Think not just of the Green Bay Packers, but of, say, Notre Dame football, or Duke basketball. Their current fans did not build those traditions. Certainly they participate in them, in the same sense that I participated in American democracy by voting in November, which felt meaningful and important though nothing I voted on won by a single vote and so the tradition of American democracy would have gone on just the same without me. If you're a member of a fortunate group, but you know that you personally didn't make that group what it is (even if in a small way you help continue what it is), you can consider your group membership in one of two ways (allow me to borrow some religious language).
One way is to consider yourself the chosen. The chosen are special. The real spiritual meaning of being the chosen is beyond you, out of control, but it can give your group a certain sort of pride. If we're the elect, that means God chose us for that, so we must be pretty neat. There's a sense of entitlement in being the elect.
Another way to consider yourself is the blessed. The blessed are lucky. The blessed know they aren't responsible for their fortune and have done nothing to deserve it. They are thankful and appreciative of the grace they've been given.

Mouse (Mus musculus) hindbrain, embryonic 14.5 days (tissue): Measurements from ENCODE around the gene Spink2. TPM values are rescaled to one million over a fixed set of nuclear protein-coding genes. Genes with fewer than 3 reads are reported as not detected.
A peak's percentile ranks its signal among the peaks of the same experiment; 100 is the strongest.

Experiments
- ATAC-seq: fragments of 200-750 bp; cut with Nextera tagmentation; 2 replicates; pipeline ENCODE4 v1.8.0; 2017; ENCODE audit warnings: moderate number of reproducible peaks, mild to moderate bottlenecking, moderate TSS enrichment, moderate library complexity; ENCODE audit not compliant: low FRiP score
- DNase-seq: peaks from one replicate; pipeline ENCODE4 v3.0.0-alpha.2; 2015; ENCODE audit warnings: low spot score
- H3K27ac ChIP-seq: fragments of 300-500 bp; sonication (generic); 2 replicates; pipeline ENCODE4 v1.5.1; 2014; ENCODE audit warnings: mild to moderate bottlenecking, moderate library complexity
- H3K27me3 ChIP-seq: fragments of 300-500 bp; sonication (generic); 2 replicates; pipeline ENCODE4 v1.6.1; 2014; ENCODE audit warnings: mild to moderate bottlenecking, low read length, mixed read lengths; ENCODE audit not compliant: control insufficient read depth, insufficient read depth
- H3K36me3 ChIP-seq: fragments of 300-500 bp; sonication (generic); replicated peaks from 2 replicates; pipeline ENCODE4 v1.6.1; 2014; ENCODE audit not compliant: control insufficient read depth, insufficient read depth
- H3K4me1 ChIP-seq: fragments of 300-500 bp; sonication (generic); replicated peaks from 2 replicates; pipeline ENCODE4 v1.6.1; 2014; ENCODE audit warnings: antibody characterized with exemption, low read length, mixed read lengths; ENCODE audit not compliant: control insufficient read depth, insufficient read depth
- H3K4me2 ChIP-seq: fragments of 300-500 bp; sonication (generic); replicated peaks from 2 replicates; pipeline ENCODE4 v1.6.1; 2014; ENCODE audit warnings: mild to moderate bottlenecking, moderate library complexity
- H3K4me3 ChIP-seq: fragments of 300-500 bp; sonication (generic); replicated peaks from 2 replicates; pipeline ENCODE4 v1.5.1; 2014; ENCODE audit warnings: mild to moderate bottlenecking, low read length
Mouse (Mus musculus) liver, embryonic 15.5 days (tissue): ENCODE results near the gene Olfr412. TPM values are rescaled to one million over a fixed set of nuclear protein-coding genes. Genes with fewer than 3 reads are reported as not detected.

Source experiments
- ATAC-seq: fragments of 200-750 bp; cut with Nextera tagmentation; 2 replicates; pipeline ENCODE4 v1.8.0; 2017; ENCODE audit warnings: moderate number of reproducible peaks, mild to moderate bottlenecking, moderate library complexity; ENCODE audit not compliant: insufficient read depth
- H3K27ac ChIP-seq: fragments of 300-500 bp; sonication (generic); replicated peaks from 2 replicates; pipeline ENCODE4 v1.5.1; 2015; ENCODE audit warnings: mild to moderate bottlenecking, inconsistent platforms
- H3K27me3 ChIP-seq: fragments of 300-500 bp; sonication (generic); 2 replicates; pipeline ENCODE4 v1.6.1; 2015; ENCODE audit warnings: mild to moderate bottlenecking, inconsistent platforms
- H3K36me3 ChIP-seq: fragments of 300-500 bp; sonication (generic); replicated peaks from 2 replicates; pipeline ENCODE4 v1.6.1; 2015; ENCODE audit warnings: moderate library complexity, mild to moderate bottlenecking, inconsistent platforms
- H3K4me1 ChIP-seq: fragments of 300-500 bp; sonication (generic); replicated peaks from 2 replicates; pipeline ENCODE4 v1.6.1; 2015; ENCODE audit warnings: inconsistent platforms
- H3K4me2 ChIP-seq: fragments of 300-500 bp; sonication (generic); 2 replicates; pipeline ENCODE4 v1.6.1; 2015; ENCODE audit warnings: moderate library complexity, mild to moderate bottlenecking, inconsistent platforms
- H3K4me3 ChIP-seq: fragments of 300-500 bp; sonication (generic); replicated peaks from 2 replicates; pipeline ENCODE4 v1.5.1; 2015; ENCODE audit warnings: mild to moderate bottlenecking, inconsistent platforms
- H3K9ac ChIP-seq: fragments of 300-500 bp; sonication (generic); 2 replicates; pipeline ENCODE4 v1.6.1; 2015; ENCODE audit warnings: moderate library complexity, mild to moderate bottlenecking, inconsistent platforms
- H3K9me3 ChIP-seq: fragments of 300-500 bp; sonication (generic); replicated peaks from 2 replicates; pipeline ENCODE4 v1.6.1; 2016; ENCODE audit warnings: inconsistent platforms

I'm not going for generalizations or stereotypes, so I won't even use the plural here. But if you've ever been irritated by a Packer fan, or a Duke fan, or a Notre Dame fan, or maybe a Boston Celtic fan, or a New York Yankee fan, it might have been when that fan was acting like the chosen: entitled and superior, rather than the blessed, a lot luckier than you that they root for a winner and you don't.
And then of course there are the cursed, fans of teams that treat us to long droughts of little success and/or oh-so-close historic heartbreaks, so that we come to wallow in our misery as if it is unique and we are especially tormented because of it. I'm guessing that as a fanbase, we could have a tendency to annoy with that sort of attitude, too.
Other Interesting Games
Week 15 Schedule
There a six matchups between teams with winning records this week.
Colts-Texans. The Texans' loss to the Patriots meant one and only one important thing: Houston may not be able to rest its fantasy stars this season! This is terrific news.
Packers-Bears. There's nothing like hate-watching a football game.
Broncos-Ravens. Losing Willis McGahee was a big deal: he did a lot of things to keep the Bronco offense moving the ball down the field.